© 2017

Irish Divorce / Joyce's Ulysses


  • Argues that divorce in Edwardian Ireland was both possible and practiced, drawing from textual evidence and legal cases of the period

  • Interweaves themes of love, marriage, and sexuality in Ulysses within a broader discussion of Irish law, religion, and national identity

  • Illustrates the impact of religious and imperial power structures in Edwardian Ireland and how Joyce questions these structures in Ulysses


Table of contents

  1. Front Matter
    Pages i-xxviii
  2. Peter Kuch
    Pages 63-88
  3. Peter Kuch
    Pages 89-118
  4. Peter Kuch
    Pages 119-149
  5. Peter Kuch
    Pages 151-176
  6. Peter Kuch
    Pages 177-214
  7. Peter Kuch
    Pages 215-244
  8. Peter Kuch
    Pages 245-252
  9. Back Matter
    Pages 253-289

About this book


This engrossing, ground-breaking book challenges the long-held conviction that prior to the second divorce referendum of 1995 Irish people could not obtain a divorce that gave them the right to remarry. Joyce knew otherwise, as Peter Kuch reveals—obtaining a decree absolute in Edwardian Ireland, rather than separation from bed and board, was possible. Bloom’s “Divorce, not now” and Molly’s “suppose I divorced him”—whether whim, wish, fantasy, or conviction—reflects an Irish practice of petitioning the English court, a ruse that, even though it was known to lawyers, judges, and politicians at the time, has long been forgotten. By drawing attention to divorce as one response to adultery, Joyce created a domestic and legal space in which to interrogate the sometimes rival and sometimes collusive Imperial and Ecclesiastical hegemonies that sought to control the Irish mind. This compelling, original book provides a refreshingly new frame for enjoying Ulysses even as it prompts the general reader to think about relationships and about the politics of concealment that operate in forging national identity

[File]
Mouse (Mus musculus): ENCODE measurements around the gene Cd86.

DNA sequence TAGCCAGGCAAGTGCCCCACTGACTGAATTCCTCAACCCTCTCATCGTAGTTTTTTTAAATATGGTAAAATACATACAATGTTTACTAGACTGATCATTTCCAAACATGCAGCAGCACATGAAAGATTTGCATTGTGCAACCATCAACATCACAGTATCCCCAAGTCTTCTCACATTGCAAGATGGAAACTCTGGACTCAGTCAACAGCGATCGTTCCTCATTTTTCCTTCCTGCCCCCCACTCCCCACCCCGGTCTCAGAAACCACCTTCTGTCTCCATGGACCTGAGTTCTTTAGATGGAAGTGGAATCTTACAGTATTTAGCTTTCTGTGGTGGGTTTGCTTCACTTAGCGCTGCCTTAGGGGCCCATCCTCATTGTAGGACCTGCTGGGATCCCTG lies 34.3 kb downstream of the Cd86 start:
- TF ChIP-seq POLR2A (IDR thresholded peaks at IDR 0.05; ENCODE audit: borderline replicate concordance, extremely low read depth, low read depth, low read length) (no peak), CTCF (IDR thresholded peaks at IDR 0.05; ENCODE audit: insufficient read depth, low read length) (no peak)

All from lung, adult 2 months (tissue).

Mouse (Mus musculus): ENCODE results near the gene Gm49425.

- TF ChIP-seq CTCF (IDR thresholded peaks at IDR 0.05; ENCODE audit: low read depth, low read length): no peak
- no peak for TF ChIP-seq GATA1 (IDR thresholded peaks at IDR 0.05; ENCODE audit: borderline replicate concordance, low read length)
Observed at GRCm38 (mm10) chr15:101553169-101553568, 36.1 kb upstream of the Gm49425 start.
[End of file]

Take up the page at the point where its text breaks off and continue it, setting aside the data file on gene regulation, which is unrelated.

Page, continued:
Ulysses Molly Bloom Leopold Bloom Catholicism James Joyce Irish law Divorce

Authors and affiliations

  1. 1.University of Otago DunedinNew Zealand

About the authors

Peter Kuch studied with Richard Ellmann and John Kelly at Oxford. Since then he has held posts at the University of Newcastle, Australia; Université de Caen, France; and the University of New South Wales, Australia. He has also held Fellowships at the Australian National University; Trinity College, Dublin; and Notre Dame, Indiana. At present he is the inaugural Eamon Cleary Professor of Irish Studies at the University of Otago in New Zealand.


Bibliographic information


“His research and his critical readings are contributive, dense, and delicious. … I am pleased to give this book full credit for all its admirable and useful about it, while neither ignoring nor minimizing problems that might, in time, seem merely cosmetic.” (Margot Gayle Backus, The Canadian Journal of Irish Studies, Vol. 42, 2019)

“It’s central thesis is quite simple: contrary to what had been thought, divorce in Ireland was a ‘realistic option’ for Bloom or Molly should they have chosen to seek it. … It might be thought that Kuch, professor of Irish studies at the University of Otago, New Zealand, is engaging in speculation about mere what-ifs … . Kuch pursues this theme through a labyrinth of legal cases, and throughout Ulysses, in a hugely impressive way.” (Terence Killeen, The Irish Times,, June, 2017)